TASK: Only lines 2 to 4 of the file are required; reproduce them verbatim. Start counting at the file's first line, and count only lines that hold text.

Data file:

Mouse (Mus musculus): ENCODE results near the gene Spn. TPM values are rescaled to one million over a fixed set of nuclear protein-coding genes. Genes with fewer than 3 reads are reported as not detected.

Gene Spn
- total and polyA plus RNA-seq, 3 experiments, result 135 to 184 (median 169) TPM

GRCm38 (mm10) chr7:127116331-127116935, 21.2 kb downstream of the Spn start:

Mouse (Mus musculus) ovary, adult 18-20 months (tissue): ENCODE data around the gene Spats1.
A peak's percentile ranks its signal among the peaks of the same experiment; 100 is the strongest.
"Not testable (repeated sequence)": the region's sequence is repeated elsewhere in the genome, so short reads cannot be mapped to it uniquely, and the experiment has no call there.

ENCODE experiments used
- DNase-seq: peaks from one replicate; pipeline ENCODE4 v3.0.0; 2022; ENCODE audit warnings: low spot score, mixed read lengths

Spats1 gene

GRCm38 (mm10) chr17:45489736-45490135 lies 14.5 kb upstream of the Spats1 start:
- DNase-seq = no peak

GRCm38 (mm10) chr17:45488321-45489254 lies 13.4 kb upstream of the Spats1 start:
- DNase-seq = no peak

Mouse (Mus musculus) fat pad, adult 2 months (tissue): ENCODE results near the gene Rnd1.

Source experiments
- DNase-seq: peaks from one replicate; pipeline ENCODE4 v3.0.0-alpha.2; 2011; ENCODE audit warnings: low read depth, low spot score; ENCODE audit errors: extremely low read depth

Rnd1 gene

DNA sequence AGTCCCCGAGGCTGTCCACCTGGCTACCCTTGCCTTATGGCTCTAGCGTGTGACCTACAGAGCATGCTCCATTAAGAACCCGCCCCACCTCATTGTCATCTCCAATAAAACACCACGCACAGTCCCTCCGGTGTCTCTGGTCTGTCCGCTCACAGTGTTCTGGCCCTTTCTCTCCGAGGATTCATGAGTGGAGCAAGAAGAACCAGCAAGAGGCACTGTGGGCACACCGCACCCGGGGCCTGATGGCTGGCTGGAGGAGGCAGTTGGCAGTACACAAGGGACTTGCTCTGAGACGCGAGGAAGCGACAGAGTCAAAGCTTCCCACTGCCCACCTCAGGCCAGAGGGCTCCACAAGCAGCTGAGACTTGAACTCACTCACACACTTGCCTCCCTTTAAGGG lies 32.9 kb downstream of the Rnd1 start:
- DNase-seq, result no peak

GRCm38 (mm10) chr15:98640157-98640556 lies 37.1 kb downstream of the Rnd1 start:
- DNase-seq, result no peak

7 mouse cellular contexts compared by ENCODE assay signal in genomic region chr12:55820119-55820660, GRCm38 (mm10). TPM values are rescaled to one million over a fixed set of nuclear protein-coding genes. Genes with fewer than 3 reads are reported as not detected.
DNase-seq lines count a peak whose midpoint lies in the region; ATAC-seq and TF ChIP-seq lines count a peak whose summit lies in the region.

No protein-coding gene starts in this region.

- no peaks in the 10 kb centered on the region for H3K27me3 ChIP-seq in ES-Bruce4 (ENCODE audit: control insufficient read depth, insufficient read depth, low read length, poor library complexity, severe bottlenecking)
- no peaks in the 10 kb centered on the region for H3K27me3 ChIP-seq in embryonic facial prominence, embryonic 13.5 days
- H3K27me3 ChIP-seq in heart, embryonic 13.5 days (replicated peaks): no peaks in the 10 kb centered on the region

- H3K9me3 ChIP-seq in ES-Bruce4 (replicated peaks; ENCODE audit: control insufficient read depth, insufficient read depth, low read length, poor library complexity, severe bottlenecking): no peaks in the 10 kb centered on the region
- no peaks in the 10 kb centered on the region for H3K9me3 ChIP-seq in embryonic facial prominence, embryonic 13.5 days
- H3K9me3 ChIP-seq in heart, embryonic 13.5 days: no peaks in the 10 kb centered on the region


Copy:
Gene Spn
- total and polyA plus RNA-seq, 3 experiments, result 135 to 184 (median 169) TPM

GRCm38 (mm10) chr7:127116331-127116935, 21.2 kb downstream of the Spn start: